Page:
Martin Shkreli, the disgraced pharmaceutical executive now convicted of securities fraud, has been ordered to forfeit more than $7.36 million in assets, meaning he may have to give up a Picasso painting and a one-of-a-kind Wu-Tang Clan album.
Judge Kiyo A. Matsumoto of the U.S. District Court for the Eastern District of New York, issued the order Monday, National Public Radio reports. The figure represents the amount Shkreli made from his criminal actions, which include lying to investors about the performance of two hedge funds he managed and manipulating the stock price of Retrophin, a drug company he founded.
Shkreli, who is awaiting sentencing on the fraud conviction, is also infamous for an action he took while heading another company, Turing Pharmaceuticals — instituting a 5,000 percent price hike for Daraprim, a drug used to treat a parasitic infection that is sometimes found in people with HIV as well as babies and pregnant women.
If Shkreli, who claims to be cash-poor, cannot come up with the $7.36 million sum, he must forfeit a list of what Marsumoto called “substitute” assets, according to CNBC. These include $5 million in an E-Trade brokerage account; his share in Vyera Pharmaceuticals, the successor company to Turing; the one-of-a-kind Wu-Tang Clan album Once Upon a Time in Shaolin; the yet-unreleased Lil’ Wayne album The Carter V; and a painting by Pablo Picasso.
The forfeiture would go to the federal government after “the resolution of any third-party claims,” the judge wrote in her order. It would be over and above any fine, penalty, or restitution Shkreli would have to pay.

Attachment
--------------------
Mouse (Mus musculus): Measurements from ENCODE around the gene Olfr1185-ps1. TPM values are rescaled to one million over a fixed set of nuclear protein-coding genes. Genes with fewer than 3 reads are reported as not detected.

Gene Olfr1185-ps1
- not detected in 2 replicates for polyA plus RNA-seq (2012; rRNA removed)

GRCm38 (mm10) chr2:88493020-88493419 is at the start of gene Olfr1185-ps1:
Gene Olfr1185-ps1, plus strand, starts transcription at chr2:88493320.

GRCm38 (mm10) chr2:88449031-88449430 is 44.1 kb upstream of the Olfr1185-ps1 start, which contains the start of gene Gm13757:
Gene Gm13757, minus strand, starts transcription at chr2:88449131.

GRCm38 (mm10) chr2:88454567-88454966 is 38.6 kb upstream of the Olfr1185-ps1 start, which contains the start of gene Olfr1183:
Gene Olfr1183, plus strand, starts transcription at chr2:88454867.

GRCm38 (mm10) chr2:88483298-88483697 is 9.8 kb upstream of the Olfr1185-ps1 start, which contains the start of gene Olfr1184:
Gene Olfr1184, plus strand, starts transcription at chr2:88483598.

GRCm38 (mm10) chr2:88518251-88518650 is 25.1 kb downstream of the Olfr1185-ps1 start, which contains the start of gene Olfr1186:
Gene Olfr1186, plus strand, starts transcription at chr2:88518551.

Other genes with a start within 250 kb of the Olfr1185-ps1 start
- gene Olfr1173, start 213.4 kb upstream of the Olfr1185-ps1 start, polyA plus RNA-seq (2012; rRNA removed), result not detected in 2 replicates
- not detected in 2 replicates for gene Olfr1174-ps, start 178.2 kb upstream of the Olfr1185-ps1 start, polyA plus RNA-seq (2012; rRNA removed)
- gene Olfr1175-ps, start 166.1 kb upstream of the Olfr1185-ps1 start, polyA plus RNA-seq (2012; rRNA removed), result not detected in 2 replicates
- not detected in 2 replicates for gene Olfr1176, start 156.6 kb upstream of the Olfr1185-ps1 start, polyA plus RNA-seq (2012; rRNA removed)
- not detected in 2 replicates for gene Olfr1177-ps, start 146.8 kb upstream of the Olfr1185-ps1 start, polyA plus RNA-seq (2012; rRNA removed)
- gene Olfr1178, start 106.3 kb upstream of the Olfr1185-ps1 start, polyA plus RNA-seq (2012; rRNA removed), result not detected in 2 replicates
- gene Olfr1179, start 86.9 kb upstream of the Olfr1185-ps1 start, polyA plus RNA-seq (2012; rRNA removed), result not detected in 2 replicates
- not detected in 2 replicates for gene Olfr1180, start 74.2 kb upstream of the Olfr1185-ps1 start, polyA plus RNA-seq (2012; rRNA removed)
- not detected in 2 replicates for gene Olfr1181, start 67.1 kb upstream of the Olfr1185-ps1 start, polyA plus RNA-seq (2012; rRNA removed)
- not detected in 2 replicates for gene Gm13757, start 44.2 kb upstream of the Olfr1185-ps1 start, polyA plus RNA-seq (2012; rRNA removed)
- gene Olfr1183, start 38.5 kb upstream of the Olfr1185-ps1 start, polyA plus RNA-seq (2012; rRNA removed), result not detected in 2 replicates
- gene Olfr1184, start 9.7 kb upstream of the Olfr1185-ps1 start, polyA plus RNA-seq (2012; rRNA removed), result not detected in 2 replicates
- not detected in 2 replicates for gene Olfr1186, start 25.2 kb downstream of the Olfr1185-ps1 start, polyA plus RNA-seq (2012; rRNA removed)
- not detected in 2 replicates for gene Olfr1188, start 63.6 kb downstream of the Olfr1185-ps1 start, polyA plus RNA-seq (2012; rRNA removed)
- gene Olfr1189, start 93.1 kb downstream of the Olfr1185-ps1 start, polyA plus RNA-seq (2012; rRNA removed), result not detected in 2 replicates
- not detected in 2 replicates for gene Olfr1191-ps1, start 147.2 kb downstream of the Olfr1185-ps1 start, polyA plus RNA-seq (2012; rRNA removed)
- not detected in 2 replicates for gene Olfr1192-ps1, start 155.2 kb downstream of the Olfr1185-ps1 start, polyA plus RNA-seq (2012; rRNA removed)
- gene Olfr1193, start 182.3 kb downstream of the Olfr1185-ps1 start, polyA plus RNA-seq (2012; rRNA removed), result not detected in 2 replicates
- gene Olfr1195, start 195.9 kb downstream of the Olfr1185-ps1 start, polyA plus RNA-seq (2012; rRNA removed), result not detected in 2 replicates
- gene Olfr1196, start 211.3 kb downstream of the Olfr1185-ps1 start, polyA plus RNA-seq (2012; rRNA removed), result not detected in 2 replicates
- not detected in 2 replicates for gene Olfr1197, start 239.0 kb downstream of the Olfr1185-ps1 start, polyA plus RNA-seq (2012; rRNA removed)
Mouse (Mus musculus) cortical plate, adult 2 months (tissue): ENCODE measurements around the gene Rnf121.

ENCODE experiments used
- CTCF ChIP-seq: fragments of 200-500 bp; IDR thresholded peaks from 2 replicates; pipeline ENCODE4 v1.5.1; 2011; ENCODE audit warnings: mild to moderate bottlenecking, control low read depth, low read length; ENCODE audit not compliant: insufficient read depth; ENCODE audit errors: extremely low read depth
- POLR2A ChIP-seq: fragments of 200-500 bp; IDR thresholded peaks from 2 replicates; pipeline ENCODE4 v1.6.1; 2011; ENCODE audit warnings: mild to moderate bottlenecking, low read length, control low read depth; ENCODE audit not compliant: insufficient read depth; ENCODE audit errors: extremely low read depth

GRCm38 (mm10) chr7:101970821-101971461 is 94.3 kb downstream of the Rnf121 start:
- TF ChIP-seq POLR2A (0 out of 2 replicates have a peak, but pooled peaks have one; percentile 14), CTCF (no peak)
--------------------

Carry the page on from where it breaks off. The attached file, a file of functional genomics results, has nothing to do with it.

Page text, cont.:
Matsumoto “brushed aside arguments by Shkreli’s defense team that he should not have to forfeit any money to the government, or that he should only have to give up a relatively small amount,” CNBC reports. However, she did stay execution of the order “pending the resolution of Shkreli’s planned appeal of his conviction,” according to CNBC.
The Wu-Tang Clan album may not still be in Shkreli’s possession, NPR notes, as he listed it on eBay last year and some sources say he sold it. Also, its authenticity has been called into question. But the judge’s order indicates the federal government still believes it’s among his assets.
Last fall, after his conviction, Shkreli notoriously asked his social media followers to pull Hillary Clinton’s hair while she was on her book tour and offered $5,000 to a strand of her hair. He apologized and claimed he was joking, but Matsumoto found that he was “soliciting an assault” and sent him to a maximum-security prison to await his sentence on the securities fraud charges. He is scheduled to be sentenced Friday.